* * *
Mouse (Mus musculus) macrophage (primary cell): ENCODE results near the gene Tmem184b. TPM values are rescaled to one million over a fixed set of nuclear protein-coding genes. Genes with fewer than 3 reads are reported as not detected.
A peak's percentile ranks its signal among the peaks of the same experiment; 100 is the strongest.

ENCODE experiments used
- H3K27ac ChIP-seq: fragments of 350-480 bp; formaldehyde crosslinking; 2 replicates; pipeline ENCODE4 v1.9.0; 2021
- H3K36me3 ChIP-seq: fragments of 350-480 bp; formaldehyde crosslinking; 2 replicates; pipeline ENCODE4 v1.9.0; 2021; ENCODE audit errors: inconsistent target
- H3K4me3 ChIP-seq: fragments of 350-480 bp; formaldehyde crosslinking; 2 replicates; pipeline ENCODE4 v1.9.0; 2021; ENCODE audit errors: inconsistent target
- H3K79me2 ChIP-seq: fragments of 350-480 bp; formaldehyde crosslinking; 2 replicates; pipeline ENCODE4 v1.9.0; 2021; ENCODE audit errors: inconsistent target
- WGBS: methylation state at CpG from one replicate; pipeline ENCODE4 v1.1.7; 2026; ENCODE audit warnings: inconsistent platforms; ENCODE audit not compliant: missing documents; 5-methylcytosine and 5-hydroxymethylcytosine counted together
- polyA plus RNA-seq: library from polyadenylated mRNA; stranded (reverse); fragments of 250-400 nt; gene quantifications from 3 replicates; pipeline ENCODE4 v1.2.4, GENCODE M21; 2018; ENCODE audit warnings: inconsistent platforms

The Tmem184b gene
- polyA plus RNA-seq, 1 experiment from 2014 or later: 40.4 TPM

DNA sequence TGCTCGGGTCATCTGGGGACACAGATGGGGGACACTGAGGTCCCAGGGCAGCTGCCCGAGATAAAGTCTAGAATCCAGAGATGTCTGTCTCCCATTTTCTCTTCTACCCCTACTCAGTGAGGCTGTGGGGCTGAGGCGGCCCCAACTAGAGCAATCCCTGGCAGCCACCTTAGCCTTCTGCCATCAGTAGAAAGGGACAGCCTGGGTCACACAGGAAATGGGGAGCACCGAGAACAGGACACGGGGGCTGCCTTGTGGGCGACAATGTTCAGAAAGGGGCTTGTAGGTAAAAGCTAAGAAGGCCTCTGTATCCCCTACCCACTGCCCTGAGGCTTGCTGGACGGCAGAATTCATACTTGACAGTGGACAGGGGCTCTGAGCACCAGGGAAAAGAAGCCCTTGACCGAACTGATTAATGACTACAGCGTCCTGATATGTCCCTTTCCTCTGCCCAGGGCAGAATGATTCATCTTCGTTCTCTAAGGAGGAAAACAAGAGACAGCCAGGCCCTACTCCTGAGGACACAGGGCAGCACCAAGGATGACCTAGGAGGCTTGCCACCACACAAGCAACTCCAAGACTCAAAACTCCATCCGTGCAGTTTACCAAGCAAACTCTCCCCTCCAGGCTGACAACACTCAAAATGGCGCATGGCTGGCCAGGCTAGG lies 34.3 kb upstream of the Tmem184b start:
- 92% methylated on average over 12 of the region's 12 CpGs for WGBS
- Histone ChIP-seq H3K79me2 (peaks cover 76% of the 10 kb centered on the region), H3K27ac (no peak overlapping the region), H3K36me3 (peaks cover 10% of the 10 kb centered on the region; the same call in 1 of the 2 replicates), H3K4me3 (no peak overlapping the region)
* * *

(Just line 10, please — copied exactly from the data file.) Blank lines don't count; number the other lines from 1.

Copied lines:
The Tmem184b gene